SUMMARY / RELATED TOPICS

Ontario

Ontario is one of the thirteen provinces and territories of Canada. Located in Central Canada, it is Canada's most populous province, with 38.3 percent of the country's population, is the second-largest province in total area. Ontario is fourth-largest jurisdiction in total area when the territories of the Northwest Territories and Nunavut are included, it is home to the nation's capital city and the nation's most populous city, Ontario's provincial capital. Ontario is bordered by the province of Manitoba to the west, Hudson Bay and James Bay to the north, Quebec to the east and northeast, to the south by the U. S. states of Minnesota, Ohio and New York. All of Ontario's 2,700 km border with the United States follows inland waterways: from the westerly Lake of the Woods, eastward along the major rivers and lakes of the Great Lakes/Saint Lawrence River drainage system; these include Rainy River, Pigeon River, Lake Superior, St. Marys River, Lake Huron, St. Clair River, Lake St. Clair, Detroit River, Lake Erie, Niagara River, Lake Ontario and the St. Lawrence River from Kingston, Ontario, to the Quebec boundary just east of Cornwall, Ontario.

There is only about 1 km of land border, made up of portages including Height of Land Portage on the Minnesota border. Ontario is sometimes conceptually divided into Northern Ontario and Southern Ontario; the great majority of Ontario's population and arable land is in the south. In contrast, the larger, northern part of Ontario is sparsely populated with cold winters and heavy forestation; the province is named after Lake Ontario, a term thought to be derived from Ontarí:io, a Huron word meaning "great lake", or skanadario, which means "beautiful water" in the Iroquoian languages. Ontario has about 250,000 freshwater lakes; the province consists of three main geographical regions: The thinly populated Canadian Shield in the northwestern and central portions, which comprises over half the land area of Ontario. Although this area does not support agriculture, it is rich in minerals and covered by the Central and Midwestern Canadian Shield forests, studded with lakes and rivers. Northern Ontario is subdivided into two sub-regions: Northeastern Ontario.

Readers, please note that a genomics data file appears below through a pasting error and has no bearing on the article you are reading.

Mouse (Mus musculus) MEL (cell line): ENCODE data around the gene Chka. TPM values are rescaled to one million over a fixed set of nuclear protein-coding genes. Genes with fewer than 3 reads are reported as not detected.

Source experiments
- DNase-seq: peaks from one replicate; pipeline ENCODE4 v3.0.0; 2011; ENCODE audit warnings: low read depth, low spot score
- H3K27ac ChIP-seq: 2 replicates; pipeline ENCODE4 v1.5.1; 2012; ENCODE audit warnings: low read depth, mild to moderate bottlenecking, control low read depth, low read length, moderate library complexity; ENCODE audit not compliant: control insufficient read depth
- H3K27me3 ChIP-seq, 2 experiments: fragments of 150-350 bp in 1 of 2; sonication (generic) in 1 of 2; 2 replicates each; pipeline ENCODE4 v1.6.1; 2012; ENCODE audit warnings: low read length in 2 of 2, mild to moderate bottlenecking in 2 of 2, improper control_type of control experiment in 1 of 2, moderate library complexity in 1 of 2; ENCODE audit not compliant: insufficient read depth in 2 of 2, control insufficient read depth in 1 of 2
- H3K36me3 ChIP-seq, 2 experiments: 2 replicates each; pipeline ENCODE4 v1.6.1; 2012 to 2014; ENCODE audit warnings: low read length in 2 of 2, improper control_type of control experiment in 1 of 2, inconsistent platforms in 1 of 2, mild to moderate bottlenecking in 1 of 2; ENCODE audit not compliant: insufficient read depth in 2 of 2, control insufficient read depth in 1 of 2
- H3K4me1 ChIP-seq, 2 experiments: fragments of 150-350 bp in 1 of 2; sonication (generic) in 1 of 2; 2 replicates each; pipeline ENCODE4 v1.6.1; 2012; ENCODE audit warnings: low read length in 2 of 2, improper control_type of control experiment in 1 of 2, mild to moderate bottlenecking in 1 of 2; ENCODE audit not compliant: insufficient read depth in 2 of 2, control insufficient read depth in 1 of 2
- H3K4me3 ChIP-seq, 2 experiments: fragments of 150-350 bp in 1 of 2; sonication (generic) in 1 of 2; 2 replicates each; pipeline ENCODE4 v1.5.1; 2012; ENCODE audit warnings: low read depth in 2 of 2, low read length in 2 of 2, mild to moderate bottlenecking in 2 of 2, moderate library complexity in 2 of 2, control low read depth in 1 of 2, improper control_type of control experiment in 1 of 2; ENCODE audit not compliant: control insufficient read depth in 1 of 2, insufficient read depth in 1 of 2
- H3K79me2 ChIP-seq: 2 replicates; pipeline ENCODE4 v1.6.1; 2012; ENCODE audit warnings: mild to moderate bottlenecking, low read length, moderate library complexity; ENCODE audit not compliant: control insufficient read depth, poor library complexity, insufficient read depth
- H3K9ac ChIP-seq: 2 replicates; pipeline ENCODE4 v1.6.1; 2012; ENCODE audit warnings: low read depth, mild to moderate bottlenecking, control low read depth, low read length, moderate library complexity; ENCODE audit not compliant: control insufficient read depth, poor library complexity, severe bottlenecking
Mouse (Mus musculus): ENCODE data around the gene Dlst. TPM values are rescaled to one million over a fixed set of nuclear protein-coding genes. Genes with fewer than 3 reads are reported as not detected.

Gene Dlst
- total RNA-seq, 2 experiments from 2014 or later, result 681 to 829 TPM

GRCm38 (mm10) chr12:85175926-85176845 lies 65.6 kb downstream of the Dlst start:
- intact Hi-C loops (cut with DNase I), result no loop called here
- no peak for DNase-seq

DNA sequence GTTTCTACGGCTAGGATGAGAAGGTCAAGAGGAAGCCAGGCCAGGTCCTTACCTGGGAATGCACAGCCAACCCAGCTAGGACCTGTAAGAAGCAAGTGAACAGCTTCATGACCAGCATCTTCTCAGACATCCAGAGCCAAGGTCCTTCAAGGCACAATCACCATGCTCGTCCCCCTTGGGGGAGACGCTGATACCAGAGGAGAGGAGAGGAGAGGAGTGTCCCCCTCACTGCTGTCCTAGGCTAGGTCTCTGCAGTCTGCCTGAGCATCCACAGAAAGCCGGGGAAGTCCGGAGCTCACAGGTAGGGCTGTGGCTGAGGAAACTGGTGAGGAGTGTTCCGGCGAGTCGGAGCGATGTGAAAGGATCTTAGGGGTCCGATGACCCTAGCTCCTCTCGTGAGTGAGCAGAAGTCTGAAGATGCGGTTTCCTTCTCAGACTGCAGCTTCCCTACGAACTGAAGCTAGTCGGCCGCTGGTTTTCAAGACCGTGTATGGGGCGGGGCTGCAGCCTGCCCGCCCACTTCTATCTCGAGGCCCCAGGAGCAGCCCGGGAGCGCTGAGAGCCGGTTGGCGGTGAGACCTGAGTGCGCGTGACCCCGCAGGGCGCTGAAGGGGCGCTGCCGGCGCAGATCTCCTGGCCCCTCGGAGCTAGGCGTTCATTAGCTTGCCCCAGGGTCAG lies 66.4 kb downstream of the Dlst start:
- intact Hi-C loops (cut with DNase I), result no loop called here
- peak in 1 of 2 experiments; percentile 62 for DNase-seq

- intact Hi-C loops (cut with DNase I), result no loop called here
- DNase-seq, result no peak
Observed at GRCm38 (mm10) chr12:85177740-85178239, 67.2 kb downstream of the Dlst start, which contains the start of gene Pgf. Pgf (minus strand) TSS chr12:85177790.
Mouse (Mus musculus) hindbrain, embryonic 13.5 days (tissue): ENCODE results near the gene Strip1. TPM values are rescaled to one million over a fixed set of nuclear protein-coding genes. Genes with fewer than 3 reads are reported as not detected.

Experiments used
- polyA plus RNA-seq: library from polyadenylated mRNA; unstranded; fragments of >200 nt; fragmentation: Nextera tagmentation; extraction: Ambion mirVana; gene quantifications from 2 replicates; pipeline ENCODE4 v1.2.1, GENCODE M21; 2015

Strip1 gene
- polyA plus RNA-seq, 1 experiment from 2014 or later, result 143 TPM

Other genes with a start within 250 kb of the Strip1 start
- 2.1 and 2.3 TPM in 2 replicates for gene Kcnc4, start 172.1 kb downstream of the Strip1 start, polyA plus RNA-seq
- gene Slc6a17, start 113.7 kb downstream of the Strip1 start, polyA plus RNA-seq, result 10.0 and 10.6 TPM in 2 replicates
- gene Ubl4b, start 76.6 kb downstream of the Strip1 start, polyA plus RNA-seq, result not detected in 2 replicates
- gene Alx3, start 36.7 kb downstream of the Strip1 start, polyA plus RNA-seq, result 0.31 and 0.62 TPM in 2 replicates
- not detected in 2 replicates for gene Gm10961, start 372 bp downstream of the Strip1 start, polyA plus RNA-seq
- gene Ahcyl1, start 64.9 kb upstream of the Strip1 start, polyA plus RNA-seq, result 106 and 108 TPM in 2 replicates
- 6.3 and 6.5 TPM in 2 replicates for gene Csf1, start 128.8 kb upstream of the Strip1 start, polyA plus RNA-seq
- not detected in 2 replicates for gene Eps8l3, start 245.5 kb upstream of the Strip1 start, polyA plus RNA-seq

The unpopulated Hudson Bay Lowlands in the extreme north and northeast swampy and sparsely forested. Southern Ontario, further sub-divided into four regions: Central Ontario, Eastern Ontario, Golden Horseshoe and Southwestern Ontario. Despite the absence of any mountainous terrain in the province, there are large areas of uplands within the Canadian Shield which traverses the province from northwest to southeast and above the Niagara Escarpment which crosses the south; the highest point is Ishpatina Ridge at 693 metres above sea level in Temagami, Northeastern Ontario. In the south, elevations of over 500 m are surpassed near Collingwood, above the Blue Mountains in the Dundalk Highlands and in hilltops near the Madawaska River in Renfrew County; the Carolinian forest zone covers most of the southwestern region of the province. The temperate and fertile Great Lakes-Saint Lawrence Valley in the south is part of the Eastern Great Lakes lowland forests ecoregion where the forest has now been replaced by agriculture and urban development.